Fitting a metal fence to a sunken wall

I need to fit a metal fence to a garden wall. The attached photos show an e xample of the fence that's already fitted to another wall plus the wall its elf and the bit of old cast iron fence that remains.
As you can see from the wall photo, the wall has sunk so the fence will bri dge that and I'm planning to install it using resin fixings with nuts both above and below the fixing plates. I might fill in the gap with wood or som ething to make it look a bit less obvious that the post doesn't meet the wa ll.
Inevitably the bits of old cast iron shown will get in the way at some poin t so I'm wondering about the best way to remove them. Will the break off if I just hit them with a hammer? How about a multitool with a suitable blade ? I'd rather not have to do it manually with a hacksaw with blue blade!
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No point in attaching a pic as it doesn't get to a text only group. You'll need to host it somewhere and give a link to that pic.
Fences ain't generally cast iron so won't shatter. They're usually wrought iron and you'll need to cut that with a saw.
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Dave Plowman snipped-for-privacy@davenoise.co.uk London SW
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Sorry I forgot to put the links to the photos in my original message - here they are:
https://www.dropbox.com/s/lapp6fzgpneb08f/2017-07-14%2016.51.20.jpg?dl=0 https://www.dropbox.com/s/wqz0jzeja5d9rhj/2017-07-14%2016.50.58.jpg?dl=0 https://www.dropbox.com/s/eizlh25mr9f1hjt/2017-07-14%2016.50.48.jpg?dl=0
I'm fairly sure the bits of metal left from previous railings are cast iron, the house was built in about 1890
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Murmansk wrote:

Wasn't it traditional to fix the original iron fences with lead melted into the stone sockets? GBFO blowlamp and a large pair of mole grips?
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On Saturday, 15 July 2017 06:53:53 UTC+1, Andy Burns wrote:

Doesn't work. the heat is conducted away too quickly. All you can do is cut them off flush with an angle grinder. It will be a long job.
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On Sat, 15 Jul 2017 06:53:48 +0100, Andy Burns wrote:

It was - and the moern equivalent is to do something similar with resin.

Sadly won't work as the lead will have been poured in a molten state rather than melted in (actually you probably meant that anyway?) and the amount of heat required to return it to a molten state all the way down will be incredible as it will dissipate quickly. The risk is that the stone will crack and be ruined. Blowlamps of whatever size will only touch the surface giving at best at thi liquid layer which will be dangerous to remove anyway.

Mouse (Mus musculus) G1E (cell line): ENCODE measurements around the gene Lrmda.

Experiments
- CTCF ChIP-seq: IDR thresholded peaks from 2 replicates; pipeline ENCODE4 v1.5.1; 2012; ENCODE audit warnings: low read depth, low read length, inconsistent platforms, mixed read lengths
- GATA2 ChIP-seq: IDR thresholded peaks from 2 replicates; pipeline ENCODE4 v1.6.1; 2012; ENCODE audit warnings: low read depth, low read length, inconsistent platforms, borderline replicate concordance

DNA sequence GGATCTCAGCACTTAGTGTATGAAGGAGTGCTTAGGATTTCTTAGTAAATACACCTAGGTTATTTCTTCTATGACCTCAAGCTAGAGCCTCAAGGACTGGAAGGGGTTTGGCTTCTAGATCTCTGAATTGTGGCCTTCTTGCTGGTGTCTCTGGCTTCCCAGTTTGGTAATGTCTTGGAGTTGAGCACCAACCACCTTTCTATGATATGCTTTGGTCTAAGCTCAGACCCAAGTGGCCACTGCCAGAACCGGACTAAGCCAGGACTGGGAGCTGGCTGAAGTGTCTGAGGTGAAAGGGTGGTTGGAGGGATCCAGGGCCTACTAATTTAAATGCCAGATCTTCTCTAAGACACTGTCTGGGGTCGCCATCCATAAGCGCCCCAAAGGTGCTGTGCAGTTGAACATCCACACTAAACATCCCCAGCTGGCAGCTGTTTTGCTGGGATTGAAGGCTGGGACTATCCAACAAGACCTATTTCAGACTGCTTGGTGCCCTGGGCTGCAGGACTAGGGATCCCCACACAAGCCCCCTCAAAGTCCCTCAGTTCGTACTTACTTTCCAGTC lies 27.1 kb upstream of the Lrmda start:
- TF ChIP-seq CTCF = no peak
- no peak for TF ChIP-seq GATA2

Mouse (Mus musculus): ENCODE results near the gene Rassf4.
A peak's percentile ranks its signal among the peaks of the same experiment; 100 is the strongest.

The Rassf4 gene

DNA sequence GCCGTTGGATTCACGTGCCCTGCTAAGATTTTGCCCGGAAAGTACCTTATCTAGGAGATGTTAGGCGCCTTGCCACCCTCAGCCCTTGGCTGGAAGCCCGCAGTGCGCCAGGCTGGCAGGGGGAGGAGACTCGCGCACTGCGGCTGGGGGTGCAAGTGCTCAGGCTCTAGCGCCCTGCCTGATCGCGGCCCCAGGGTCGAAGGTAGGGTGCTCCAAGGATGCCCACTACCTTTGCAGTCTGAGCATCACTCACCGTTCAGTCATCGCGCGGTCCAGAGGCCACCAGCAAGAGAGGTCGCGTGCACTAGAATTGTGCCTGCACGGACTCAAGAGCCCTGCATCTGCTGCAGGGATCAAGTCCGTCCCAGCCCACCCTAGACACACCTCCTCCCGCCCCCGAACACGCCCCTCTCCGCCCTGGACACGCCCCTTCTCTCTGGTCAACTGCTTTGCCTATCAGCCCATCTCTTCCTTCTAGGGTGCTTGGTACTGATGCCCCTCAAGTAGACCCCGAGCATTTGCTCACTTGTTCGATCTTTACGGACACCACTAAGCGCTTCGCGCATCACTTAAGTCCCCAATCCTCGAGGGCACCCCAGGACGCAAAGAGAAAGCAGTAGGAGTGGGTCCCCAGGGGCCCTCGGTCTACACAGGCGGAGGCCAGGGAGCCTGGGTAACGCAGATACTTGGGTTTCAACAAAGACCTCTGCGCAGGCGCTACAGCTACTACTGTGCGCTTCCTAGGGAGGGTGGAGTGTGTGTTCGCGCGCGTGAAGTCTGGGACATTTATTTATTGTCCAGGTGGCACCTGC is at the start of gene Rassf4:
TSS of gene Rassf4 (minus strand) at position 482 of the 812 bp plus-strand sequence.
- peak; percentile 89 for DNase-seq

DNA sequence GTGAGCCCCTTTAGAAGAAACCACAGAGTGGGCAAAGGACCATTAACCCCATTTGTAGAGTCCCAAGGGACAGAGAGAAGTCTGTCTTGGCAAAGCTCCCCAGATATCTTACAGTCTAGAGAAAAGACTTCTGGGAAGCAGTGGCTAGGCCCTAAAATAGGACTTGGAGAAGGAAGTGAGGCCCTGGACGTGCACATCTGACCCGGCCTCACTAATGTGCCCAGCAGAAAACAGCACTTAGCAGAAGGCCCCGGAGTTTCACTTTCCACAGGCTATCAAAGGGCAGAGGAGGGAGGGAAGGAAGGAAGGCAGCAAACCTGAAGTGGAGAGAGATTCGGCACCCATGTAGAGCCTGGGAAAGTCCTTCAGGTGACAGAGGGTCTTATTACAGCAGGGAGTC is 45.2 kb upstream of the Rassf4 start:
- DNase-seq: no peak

Angle grinder is probably the only way to shift the stubs effectively.
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Round here most wrought iron fences were removed from parks and private properties during WW2 to help the war effort. There are plenty of examples where the fences were extracted from their sockets rather than simply ground off.
Richard
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Hi despite this being in a site called Google Groups, it is in fact a text only Usenet group. Any attempt to attach a picture will be ignored as its format is text, not binary. The best way to do it is to use a google drive public link or a link to a dropbox public file. Brian
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On Fri, 14 Jul 2017 09:40:36 -0700 (PDT), Murmansk

Stitch-drill into the lead around any obstructing cast iron bit, then judicious sideways bashing with a club hammer to loosen it, before extracting it like a tooth?
The original fence was probably a Victorian cast iron thing, sacrificed during the WW2 drive for scrap metal, much of which was never used AAIU.
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On 7/15/2017 10:08 AM, Chris Hogg wrote:

The middle picture looks to me more like a cementatious filler than lead (although it might have been added later on top of the lead).
I still think I would start with an angle grinder. With that geometry, it won't be that easy to remove lead by drilling (assuming it is lead).
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On 7/14/2017 5:40 PM, Murmansk wrote:

Having now see the photos, the obvious tool to use would be an angle grinder. It would take forever with a multi tool although a hacksaw might be quicker. I certainly would not attack them with a hammer, you are more likely to crack the stone.
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